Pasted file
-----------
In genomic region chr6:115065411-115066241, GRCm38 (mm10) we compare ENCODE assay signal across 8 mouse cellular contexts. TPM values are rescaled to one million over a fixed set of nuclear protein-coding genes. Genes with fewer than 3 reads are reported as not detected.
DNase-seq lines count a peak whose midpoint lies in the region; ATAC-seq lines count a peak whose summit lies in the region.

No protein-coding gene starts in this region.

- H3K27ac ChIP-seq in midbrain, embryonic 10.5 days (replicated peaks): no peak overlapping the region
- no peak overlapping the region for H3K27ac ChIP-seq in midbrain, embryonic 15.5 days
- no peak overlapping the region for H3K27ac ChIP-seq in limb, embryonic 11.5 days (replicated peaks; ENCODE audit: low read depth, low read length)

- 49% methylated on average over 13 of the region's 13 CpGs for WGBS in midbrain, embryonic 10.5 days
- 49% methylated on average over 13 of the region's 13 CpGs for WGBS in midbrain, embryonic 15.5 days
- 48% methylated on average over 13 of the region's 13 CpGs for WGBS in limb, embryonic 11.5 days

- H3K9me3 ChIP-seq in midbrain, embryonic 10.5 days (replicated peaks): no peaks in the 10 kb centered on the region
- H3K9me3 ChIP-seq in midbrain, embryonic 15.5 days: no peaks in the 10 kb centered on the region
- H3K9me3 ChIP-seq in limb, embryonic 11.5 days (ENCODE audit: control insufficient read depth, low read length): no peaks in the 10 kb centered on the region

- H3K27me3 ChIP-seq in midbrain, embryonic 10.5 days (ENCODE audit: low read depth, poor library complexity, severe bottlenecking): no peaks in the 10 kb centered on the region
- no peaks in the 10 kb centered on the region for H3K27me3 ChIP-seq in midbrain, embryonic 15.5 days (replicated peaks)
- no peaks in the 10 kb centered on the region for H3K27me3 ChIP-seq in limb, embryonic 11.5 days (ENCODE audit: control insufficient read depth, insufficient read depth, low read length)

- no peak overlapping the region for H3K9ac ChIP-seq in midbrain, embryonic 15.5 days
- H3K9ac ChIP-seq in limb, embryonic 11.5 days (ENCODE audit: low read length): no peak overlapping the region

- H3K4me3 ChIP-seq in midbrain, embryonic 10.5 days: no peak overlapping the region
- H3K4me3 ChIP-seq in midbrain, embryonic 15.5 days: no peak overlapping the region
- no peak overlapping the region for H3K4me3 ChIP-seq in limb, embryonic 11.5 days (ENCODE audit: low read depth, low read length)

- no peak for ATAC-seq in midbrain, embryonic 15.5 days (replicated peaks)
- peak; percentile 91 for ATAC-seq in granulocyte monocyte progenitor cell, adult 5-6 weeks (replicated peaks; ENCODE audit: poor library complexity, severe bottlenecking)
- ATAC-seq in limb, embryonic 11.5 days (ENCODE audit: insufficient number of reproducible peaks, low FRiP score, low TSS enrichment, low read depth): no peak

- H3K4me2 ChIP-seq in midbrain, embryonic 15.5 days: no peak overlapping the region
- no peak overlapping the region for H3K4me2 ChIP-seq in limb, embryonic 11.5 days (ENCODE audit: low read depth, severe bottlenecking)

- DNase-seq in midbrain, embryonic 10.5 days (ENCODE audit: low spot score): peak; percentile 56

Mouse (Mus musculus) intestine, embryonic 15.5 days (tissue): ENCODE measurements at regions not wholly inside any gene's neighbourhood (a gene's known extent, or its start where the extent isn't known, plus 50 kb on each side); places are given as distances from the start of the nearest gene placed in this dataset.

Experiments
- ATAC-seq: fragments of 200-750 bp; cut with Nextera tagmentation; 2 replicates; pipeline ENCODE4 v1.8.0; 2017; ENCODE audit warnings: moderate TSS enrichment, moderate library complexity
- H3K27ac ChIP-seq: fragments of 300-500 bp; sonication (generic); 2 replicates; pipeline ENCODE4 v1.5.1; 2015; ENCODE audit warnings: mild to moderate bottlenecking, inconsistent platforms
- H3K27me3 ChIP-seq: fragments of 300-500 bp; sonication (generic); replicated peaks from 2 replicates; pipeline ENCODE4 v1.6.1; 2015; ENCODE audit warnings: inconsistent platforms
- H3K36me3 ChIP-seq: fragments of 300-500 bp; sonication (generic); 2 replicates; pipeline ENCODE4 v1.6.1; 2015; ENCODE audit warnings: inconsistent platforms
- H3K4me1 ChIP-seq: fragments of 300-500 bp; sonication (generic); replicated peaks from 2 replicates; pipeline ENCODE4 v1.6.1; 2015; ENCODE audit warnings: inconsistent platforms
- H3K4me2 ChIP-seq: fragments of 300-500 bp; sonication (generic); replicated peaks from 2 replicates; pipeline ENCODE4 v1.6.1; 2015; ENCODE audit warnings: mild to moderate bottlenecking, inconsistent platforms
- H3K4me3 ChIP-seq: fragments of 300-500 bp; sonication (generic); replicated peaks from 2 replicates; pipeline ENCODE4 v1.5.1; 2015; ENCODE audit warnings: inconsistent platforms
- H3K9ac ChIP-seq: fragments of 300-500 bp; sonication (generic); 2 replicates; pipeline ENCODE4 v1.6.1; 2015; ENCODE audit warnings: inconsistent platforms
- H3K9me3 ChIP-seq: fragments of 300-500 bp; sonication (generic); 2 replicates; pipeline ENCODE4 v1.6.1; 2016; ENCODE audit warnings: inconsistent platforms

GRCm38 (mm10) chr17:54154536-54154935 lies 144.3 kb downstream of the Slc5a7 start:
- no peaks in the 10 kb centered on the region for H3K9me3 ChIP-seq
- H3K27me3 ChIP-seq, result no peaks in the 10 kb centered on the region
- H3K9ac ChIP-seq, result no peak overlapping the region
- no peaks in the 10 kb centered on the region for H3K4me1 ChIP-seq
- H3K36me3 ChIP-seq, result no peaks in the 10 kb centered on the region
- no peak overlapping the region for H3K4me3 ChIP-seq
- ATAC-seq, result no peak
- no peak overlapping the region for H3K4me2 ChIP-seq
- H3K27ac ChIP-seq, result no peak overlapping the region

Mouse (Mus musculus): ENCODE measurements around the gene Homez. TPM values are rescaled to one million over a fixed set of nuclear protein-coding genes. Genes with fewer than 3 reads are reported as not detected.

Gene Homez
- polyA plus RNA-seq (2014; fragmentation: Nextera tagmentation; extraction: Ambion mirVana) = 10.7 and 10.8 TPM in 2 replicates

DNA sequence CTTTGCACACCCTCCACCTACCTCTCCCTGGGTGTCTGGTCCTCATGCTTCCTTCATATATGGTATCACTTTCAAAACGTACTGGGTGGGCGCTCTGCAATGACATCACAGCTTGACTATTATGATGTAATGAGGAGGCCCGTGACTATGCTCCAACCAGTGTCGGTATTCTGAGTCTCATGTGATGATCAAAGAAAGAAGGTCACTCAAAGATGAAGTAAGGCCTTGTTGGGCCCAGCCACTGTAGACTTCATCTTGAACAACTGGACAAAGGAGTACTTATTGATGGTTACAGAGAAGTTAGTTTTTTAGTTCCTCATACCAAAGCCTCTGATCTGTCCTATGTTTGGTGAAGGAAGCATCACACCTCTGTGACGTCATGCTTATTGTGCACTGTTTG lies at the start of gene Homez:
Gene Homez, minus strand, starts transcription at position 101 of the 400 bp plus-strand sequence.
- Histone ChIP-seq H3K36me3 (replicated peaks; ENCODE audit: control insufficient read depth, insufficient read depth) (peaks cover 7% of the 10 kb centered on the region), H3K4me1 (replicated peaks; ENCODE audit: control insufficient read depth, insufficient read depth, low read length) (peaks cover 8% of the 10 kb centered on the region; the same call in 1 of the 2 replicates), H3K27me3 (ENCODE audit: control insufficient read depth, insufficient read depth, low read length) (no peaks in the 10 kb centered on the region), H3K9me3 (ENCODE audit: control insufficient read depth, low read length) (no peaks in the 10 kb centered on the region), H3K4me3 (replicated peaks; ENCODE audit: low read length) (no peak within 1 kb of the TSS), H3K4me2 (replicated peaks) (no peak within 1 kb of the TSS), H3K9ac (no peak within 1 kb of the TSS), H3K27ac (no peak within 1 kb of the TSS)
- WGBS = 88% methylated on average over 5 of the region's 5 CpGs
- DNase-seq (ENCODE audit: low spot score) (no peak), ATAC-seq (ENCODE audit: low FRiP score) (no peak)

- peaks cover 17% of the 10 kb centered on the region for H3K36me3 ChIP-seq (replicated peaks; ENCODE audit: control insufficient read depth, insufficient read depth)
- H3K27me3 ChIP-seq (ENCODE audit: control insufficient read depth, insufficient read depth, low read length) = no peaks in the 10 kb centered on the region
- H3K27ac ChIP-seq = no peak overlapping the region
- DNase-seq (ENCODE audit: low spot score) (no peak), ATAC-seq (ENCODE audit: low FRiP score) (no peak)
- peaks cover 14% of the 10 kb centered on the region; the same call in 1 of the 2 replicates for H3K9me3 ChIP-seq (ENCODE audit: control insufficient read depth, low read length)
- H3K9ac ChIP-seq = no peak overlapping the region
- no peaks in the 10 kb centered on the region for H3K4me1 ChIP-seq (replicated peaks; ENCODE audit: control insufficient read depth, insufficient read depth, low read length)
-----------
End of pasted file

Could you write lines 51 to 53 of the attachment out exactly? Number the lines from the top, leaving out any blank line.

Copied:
DNA sequence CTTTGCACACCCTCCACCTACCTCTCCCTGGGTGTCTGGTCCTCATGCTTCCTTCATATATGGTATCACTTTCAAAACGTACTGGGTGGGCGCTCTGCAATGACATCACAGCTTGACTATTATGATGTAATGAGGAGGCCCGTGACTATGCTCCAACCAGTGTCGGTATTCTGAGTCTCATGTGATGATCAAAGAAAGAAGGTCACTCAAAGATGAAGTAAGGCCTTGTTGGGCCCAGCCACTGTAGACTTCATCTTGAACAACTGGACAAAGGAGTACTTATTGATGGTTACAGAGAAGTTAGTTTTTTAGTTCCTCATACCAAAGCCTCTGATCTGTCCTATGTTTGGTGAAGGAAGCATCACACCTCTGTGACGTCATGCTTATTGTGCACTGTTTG lies at the start of gene Homez:
Gene Homez, minus strand, starts transcription at position 101 of the 400 bp plus-strand sequence.
- Histone ChIP-seq H3K36me3 (replicated peaks; ENCODE audit: control insufficient read depth, insufficient read depth) (peaks cover 7% of the 10 kb centered on the region), H3K4me1 (replicated peaks; ENCODE audit: control insufficient read depth, insufficient read depth, low read length) (peaks cover 8% of the 10 kb centered on the region; the same call in 1 of the 2 replicates), H3K27me3 (ENCODE audit: control insufficient read depth, insufficient read depth, low read length) (no peaks in the 10 kb centered on the region), H3K9me3 (ENCODE audit: control insufficient read depth, low read length) (no peaks in the 10 kb centered on the region), H3K4me3 (replicated peaks; ENCODE audit: low read length) (no peak within 1 kb of the TSS), H3K4me2 (replicated peaks) (no peak within 1 kb of the TSS), H3K9ac (no peak within 1 kb of the TSS), H3K27ac (no peak within 1 kb of the TSS)